Famed actor and comedic celebrity Bill Cosby will be retried on three charges later this year. Last month Judge O’Neill declared a mistrial after jurors said they were unable to come to a unanimous verdict on any of the charges. Cosby, 79, did not testify in his own defense during the trial. One juror said that a retrial would be a “waste of money” because “there is no new evidence.”

1. Each side wants jurors who will form a psychological connection to either Mr. Cosby or Ms. Constand. While demographics alone will not directly predict whether someone starts off favoring one side or the other, the personal characteristics of the key players are noteworthy. It will be interesting to see how each side tries to find and assess jurors who they feel have some overlap with either Cosby or Constand.

Trial Methods set out to take the pulse of the public by questioning jury-eligible people across the country about their attitudes pertaining to litigation in 2017. Respondents were from geographically, politically and demographically diverse regions and asked a series of questions online. The results of the survey follow: LAWSUITS VS. CORPORATIONS Percent Agree Plaintiffs often exaggerate their claims in order to increase damage awards 74% Making corporations pay big jury

There is no way to know for sure what percentage of reasons that prospective jurors give for being “unable” to serve on a jury are legitimate. Jury duty is typically viewed as an inconvenience, with individuals being asked to give up their days for anywhere from a day to numerous months. Oftentimes potential jurors are more unwilling to serve than they are unable. Excuses range from the entirely permissible to

Litigants are typically interested in learning about a prospective juror’s political orientation during the jury selection process. This line of thinking is that if one’s general political leaning is deduced then other specific litigation-related attitudes become apparent that reveal insights into how a juror will render a verdict. For example, aren’t Republicans typically tougher on criminals and therefore good for the prosecution? In the civil arena, won’t Democrats be more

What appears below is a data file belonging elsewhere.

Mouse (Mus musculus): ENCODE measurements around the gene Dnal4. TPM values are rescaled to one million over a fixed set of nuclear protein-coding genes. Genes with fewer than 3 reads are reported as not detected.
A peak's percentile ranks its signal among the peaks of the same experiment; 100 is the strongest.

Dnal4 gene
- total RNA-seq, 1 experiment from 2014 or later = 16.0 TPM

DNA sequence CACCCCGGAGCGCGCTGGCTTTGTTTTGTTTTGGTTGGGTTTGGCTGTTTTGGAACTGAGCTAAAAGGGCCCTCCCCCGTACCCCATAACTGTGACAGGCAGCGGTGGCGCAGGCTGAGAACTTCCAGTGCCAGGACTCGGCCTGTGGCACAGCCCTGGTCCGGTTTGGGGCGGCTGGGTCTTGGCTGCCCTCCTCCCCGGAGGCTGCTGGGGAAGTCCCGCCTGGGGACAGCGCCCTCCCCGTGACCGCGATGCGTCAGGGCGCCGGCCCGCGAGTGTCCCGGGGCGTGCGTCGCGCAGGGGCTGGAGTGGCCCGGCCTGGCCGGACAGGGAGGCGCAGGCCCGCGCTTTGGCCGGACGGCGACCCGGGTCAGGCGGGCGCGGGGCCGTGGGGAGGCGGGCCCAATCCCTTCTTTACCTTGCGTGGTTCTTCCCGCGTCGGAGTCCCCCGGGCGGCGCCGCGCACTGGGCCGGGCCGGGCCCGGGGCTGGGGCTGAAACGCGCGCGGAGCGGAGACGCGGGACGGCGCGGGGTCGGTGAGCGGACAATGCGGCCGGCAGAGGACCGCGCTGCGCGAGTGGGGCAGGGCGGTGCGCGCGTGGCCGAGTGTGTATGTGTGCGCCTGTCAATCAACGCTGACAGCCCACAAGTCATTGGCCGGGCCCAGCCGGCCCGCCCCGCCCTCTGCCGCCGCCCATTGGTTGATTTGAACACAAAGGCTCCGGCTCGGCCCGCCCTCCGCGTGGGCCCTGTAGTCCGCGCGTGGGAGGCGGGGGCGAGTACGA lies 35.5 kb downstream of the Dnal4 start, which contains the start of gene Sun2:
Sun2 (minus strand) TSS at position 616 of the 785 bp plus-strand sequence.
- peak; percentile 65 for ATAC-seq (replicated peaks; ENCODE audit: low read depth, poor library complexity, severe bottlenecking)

Now that the new”Bull” series has several weeks under its belt many people have asked me how much the show resembles what actual trial consultants do. It reminded me of a wonderful piece a highly admired trial consultant wrote a few months ago. I am speaking of Dr. Ken Broda-Bahm, who agreed to be my “guest” blogger on the topic and so I am using the prior piece he did

Do you ever wonder how two people can have completely different reactions to the same statement made by a political candidate? In Social Psychology there is a phenomenon called confirmation bias. Confirmation bias is the tendency to seek out information in a way that confirms one’s preexisting beliefs. This bias suggests that minimal psychological energy is used to seek out and process alternative possibilities. Put simply, people interpret information in

Defense attorneys representing Russell Brown III, who is charged with killing a Virginia State Police Trooper 3 years ago, tried to push his trial to a later date arguing the charged atmosphere surrounding the killings of 5 Dallas Police Officers was too hostile for their client to get a fair trial. The Judge did not accept this rationale for moving the trial date – he felt the Dallas police shootings

I am often asked whether jurors keep an open mind throughout the course of an entire trial or if they make up their minds at an early juncture and stick with their viewpoint. I wrote an article in For the Defense titled, “A Study in Juror Psychology: Making Up Minds Early,” where I addressed such questions; see link page 14 http://forthedefense.org/ftd/2012-03F.pdf In a study of mock jurors I found that

Most of the time when celebrities are on trial they try and connect with the jury by conveying the sense that they, the celebrity, are a lot like regular ordinary folks. In criminal cases, well-known defendants want their star power to shine but not so brightly that it looks as if they are purposefully using their star status to curry favor with jurors and receive preferential treatment. Sometimes the right